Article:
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Taking a D.I.Y. Version of the Orient Express

Taking a D.I.Y. Version of the Orient Express

Mention the Orient Express to most people, and you’re likely to conjure up visions of the private five-star luxury train — Belmond’s Venice Simplon-Orient-Express — whose meticulously restored coaches feature every conceivable Belle Epoque bell and whistle: acres of mirror-finish mahogany, sophisticated silver service, a pianist taking after-dinner requests at the lounge car’s baby grand.

That train primarily runs overnight excursions between Paris and Venice. For two travelers sharing a sleeper, prices start at 3,530 British pounds, or around $4,500 per person — but once a year, the V.S.O.E. takes five nights to retrace the classic route from Paris to Istanbul. For a solo traveler, the cost of admission is £35,000 — and that’s for the smallest cabin.

Thanks to Europe’s ongoing night train renaissance, though, it’s now possible for the first time in years to travel from Paris to Istanbul by regularly scheduled sleepers, with just two planned changes of trains, in Vienna and Bucharest. And not only can you book this D.I.Y. Orient Express online, you can reserve private sleeping compartments for the entire trip for less than $1,000.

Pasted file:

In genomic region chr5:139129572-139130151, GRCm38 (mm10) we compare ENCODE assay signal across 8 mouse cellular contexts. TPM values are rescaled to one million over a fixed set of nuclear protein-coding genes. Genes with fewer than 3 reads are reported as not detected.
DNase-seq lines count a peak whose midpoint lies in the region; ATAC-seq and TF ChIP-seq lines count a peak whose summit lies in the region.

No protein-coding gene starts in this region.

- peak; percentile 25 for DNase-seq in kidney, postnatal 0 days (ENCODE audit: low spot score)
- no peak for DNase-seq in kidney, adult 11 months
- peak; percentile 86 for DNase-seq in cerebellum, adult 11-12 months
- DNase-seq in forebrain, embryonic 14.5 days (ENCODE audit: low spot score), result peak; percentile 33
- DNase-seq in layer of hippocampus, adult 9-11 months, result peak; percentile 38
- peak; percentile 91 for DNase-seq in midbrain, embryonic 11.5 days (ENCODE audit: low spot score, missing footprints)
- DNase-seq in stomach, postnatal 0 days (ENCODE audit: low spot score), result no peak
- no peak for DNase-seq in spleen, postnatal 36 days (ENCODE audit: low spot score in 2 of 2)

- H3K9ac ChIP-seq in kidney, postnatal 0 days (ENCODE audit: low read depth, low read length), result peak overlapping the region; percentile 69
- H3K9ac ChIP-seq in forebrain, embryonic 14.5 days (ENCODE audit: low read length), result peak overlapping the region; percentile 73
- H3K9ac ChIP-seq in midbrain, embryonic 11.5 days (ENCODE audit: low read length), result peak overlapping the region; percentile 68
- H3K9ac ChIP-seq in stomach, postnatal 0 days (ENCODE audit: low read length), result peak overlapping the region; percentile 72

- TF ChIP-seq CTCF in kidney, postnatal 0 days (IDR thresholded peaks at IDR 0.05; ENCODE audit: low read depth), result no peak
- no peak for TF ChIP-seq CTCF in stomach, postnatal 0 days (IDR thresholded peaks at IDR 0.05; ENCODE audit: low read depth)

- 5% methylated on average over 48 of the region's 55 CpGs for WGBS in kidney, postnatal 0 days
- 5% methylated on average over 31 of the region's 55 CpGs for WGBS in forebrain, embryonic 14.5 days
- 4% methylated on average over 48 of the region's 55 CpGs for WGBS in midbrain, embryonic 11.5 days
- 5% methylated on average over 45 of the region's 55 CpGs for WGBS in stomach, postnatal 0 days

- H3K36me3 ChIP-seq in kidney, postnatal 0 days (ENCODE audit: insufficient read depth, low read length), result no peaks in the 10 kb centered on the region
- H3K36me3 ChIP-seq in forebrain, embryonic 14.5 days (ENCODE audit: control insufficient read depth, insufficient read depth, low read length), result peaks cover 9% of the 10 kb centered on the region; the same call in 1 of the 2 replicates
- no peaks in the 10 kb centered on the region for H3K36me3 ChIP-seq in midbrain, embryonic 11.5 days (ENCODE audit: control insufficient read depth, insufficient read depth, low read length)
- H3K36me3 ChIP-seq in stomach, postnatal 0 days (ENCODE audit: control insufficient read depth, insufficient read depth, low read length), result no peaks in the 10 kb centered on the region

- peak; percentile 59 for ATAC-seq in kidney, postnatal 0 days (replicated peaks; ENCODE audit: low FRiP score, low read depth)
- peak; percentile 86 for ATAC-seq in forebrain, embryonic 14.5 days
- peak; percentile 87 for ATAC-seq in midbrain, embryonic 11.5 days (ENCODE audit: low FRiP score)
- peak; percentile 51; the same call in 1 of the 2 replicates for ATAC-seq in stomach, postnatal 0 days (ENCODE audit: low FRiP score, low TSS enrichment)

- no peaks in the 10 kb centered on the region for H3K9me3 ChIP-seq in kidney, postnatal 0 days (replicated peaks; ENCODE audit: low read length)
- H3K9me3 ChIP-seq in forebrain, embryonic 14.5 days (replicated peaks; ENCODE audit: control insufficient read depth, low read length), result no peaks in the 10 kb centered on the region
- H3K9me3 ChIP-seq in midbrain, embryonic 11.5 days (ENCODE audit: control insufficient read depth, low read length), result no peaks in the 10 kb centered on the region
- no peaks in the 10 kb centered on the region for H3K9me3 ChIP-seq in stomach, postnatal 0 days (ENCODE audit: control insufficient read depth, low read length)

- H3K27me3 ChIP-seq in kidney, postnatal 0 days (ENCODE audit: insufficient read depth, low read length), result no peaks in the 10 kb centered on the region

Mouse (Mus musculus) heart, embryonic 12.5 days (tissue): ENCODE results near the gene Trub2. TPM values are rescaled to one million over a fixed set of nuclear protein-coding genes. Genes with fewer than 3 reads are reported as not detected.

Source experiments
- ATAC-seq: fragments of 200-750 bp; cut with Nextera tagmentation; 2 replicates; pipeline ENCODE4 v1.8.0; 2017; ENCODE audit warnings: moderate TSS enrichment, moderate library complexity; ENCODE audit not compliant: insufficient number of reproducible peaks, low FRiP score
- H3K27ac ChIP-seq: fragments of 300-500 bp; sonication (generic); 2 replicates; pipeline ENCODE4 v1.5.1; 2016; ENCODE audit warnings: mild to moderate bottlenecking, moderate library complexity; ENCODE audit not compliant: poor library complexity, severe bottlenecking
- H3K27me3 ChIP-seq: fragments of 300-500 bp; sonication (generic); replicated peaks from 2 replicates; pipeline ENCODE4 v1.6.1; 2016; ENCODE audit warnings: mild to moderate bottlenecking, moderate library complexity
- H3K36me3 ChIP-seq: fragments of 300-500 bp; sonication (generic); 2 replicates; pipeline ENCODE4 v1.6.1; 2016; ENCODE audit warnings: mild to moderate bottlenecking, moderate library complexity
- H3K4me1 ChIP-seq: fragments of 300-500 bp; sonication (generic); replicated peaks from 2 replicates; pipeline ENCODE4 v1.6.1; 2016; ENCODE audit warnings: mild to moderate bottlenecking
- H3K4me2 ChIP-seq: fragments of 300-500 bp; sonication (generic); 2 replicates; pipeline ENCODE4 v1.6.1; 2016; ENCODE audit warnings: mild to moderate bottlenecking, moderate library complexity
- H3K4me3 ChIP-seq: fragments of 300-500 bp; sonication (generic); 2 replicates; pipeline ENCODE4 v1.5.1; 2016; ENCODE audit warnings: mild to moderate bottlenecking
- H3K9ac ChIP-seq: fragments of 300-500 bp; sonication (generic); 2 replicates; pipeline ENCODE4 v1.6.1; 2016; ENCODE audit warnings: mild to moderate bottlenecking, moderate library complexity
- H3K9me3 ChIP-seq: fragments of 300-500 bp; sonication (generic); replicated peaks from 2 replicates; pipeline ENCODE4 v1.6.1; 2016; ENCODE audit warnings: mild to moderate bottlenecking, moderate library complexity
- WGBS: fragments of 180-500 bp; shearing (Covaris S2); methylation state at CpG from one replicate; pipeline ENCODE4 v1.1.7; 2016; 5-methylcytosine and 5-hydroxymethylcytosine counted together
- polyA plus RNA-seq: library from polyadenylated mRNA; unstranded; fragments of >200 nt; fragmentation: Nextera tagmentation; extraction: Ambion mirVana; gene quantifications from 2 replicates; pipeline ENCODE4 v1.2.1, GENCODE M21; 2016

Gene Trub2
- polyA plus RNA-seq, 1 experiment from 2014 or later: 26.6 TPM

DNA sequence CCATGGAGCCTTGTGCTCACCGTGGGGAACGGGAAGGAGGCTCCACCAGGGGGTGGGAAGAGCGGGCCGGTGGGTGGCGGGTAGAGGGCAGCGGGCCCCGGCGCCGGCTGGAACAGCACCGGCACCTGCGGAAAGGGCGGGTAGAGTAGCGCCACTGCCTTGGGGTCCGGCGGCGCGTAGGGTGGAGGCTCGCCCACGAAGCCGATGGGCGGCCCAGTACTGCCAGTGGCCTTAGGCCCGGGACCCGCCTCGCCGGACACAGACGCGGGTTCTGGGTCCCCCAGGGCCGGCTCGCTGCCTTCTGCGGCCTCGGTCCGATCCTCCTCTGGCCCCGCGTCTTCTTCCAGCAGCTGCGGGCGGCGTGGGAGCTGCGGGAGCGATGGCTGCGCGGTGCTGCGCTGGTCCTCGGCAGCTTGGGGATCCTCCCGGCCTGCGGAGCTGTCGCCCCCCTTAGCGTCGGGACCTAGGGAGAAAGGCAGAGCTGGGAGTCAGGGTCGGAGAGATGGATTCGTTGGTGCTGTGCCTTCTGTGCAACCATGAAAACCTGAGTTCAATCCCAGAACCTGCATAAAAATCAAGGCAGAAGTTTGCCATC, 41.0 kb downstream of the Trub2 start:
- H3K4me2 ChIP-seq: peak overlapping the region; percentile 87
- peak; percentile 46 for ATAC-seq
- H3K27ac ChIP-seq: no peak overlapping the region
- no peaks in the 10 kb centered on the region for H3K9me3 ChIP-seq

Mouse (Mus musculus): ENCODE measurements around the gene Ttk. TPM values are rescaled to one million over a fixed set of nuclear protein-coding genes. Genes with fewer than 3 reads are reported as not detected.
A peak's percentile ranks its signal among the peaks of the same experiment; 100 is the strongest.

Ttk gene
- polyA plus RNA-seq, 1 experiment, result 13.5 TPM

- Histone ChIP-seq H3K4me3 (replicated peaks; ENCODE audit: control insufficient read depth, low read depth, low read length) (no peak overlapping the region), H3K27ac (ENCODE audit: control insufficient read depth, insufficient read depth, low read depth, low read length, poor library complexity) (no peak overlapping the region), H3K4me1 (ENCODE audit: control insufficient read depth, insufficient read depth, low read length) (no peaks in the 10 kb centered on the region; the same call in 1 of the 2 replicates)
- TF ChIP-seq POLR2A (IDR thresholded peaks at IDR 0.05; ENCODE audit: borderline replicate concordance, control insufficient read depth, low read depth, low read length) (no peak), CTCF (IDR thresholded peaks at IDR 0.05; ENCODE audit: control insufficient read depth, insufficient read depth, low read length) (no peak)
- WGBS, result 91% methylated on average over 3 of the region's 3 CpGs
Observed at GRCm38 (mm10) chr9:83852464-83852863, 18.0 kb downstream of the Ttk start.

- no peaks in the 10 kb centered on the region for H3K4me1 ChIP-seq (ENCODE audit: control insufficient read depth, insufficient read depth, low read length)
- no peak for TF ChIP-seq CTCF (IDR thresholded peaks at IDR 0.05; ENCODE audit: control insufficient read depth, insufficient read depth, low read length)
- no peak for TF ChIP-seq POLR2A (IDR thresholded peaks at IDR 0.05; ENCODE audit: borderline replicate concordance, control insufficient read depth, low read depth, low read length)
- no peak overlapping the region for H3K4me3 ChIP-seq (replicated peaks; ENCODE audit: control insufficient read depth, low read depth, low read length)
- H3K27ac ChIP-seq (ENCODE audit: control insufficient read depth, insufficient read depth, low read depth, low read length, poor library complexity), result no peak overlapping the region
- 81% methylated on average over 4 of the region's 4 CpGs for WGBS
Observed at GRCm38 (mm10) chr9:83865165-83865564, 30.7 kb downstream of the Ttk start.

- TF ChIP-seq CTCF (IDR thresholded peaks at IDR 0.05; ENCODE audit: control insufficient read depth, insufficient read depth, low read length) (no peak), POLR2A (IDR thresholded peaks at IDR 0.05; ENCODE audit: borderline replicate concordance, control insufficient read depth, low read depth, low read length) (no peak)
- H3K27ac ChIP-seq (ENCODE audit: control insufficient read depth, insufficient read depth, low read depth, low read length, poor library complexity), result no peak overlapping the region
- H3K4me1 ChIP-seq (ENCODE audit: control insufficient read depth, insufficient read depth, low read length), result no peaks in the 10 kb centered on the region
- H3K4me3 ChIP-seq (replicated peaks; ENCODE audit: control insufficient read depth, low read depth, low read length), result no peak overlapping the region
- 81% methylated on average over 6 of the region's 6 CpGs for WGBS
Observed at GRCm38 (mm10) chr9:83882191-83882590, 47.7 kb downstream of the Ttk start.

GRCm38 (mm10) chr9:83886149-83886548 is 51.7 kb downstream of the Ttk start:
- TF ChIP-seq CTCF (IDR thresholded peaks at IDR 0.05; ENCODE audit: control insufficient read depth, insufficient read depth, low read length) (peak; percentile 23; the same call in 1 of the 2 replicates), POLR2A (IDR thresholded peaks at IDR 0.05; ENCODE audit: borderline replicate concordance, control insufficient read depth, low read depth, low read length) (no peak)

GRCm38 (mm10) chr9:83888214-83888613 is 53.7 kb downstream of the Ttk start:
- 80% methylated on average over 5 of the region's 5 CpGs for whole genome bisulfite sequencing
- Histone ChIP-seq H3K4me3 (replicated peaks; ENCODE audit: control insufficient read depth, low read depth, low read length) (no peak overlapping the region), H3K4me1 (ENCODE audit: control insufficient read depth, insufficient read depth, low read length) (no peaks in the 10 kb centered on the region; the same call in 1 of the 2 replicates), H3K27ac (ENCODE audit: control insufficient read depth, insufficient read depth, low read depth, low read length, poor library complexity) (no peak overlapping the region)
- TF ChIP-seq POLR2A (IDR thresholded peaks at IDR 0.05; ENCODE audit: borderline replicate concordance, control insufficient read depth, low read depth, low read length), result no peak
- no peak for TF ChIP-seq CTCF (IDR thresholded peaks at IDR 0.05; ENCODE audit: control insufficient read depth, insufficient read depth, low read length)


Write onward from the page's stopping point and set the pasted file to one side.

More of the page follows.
It was a trip I had always wanted to take. And so, one balmy evening last July, I found myself under the soaring glass canopy of the Gare de l’Est in Paris — from which the first Orient Express departed 140 years earlier — with tickets in my pocket for a trip 2,000 miles east to the shores of the Bosporus, on an unbroken ribbon of rail.

Sure, there’d be no pianist in the lounge car — nor a piano, nor a lounge car. And the trip takes at least four days, with two lengthy layovers. But not even a surprise downgrade to third class (that would come later) could have lessened my excitement when “Wien” flashed onto the digital departure board. I didn’t even wait for a track announcement; I spotted the rake of blue sleeper cars across the station and lit out for Track 5 and the far edge of Europe.

The Austrian Railways (ÖBB) Nightjet train to Vienna left with little fanfare: just a blast of the whistle and we were off.

The sun was streaming into my compartment as we picked up speed through the outskirts of Paris, and there was a laid-back camaraderie on the train as everyone settled in for the 15-hour journey ahead. In the corridor, I met a music student on his way back to school in Vienna and an Austrian couple heading home to Linz, a reminder that overland travel in Europe is a…

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